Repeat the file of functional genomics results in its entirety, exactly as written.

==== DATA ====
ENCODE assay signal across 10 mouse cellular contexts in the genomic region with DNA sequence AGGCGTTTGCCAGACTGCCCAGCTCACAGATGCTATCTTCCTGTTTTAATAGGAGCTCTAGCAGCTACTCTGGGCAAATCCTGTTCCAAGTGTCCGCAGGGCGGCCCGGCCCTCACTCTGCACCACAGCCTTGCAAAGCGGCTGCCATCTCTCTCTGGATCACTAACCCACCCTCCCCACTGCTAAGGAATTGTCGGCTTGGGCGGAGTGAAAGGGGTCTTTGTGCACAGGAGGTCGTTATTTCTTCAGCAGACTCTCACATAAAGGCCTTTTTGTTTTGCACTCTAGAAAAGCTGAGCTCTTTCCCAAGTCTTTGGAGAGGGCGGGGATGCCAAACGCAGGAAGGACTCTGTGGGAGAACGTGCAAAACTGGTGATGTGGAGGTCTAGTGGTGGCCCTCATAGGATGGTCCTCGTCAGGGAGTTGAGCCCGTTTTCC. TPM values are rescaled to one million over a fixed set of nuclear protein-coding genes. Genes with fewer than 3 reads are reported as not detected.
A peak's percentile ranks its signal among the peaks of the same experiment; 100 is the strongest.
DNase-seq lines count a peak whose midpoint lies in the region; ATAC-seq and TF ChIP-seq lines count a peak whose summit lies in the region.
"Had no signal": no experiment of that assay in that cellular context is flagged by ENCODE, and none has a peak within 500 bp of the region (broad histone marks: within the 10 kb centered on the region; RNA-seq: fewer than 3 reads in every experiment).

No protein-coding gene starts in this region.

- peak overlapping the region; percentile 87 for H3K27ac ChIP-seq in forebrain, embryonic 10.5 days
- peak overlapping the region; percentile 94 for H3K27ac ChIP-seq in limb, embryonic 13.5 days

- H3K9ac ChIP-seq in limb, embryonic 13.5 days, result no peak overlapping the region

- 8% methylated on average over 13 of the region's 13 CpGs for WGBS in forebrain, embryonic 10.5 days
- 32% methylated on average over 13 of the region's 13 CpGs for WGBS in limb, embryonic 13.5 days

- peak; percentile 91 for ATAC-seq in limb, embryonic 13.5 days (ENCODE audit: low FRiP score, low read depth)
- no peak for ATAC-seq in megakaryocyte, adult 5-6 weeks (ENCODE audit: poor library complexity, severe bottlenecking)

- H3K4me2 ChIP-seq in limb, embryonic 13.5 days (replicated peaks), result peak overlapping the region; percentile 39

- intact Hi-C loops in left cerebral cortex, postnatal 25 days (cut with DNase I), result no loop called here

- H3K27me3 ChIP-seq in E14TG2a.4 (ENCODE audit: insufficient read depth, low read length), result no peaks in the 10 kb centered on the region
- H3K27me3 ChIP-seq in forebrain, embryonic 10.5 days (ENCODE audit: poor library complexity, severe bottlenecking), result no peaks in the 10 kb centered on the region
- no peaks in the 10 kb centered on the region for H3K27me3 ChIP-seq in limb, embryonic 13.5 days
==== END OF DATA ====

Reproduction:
ENCODE assay signal across 10 mouse cellular contexts in the genomic region with DNA sequence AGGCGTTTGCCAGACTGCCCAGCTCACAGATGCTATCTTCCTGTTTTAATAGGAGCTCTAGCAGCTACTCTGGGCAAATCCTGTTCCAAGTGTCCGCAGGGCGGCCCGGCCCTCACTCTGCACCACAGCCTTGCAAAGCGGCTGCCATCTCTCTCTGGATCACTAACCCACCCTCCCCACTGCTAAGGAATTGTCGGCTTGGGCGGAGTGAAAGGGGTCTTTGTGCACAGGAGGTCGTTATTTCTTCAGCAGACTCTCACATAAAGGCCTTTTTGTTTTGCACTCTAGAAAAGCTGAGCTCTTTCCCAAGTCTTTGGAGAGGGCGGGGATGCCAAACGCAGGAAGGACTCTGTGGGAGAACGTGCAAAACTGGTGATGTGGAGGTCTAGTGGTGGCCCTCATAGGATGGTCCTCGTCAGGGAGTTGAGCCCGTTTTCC. TPM values are rescaled to one million over a fixed set of nuclear protein-coding genes. Genes with fewer than 3 reads are reported as not detected.
A peak's percentile ranks its signal among the peaks of the same experiment; 100 is the strongest.
DNase-seq lines count a peak whose midpoint lies in the region; ATAC-seq and TF ChIP-seq lines count a peak whose summit lies in the region.
"Had no signal": no experiment of that assay in that cellular context is flagged by ENCODE, and none has a peak within 500 bp of the region (broad histone marks: within the 10 kb centered on the region; RNA-seq: fewer than 3 reads in every experiment).

No protein-coding gene starts in this region.

- peak overlapping the region; percentile 87 for H3K27ac ChIP-seq in forebrain, embryonic 10.5 days
- peak overlapping the region; percentile 94 for H3K27ac ChIP-seq in limb, embryonic 13.5 days

- H3K9ac ChIP-seq in limb, embryonic 13.5 days, result no peak overlapping the region

- 8% methylated on average over 13 of the region's 13 CpGs for WGBS in forebrain, embryonic 10.5 days
- 32% methylated on average over 13 of the region's 13 CpGs for WGBS in limb, embryonic 13.5 days

- peak; percentile 91 for ATAC-seq in limb, embryonic 13.5 days (ENCODE audit: low FRiP score, low read depth)
- no peak for ATAC-seq in megakaryocyte, adult 5-6 weeks (ENCODE audit: poor library complexity, severe bottlenecking)

- H3K4me2 ChIP-seq in limb, embryonic 13.5 days (replicated peaks), result peak overlapping the region; percentile 39

- intact Hi-C loops in left cerebral cortex, postnatal 25 days (cut with DNase I), result no loop called here

- H3K27me3 ChIP-seq in E14TG2a.4 (ENCODE audit: insufficient read depth, low read length), result no peaks in the 10 kb centered on the region
- H3K27me3 ChIP-seq in forebrain, embryonic 10.5 days (ENCODE audit: poor library complexity, severe bottlenecking), result no peaks in the 10 kb centered on the region
- no peaks in the 10 kb centered on the region for H3K27me3 ChIP-seq in limb, embryonic 13.5 days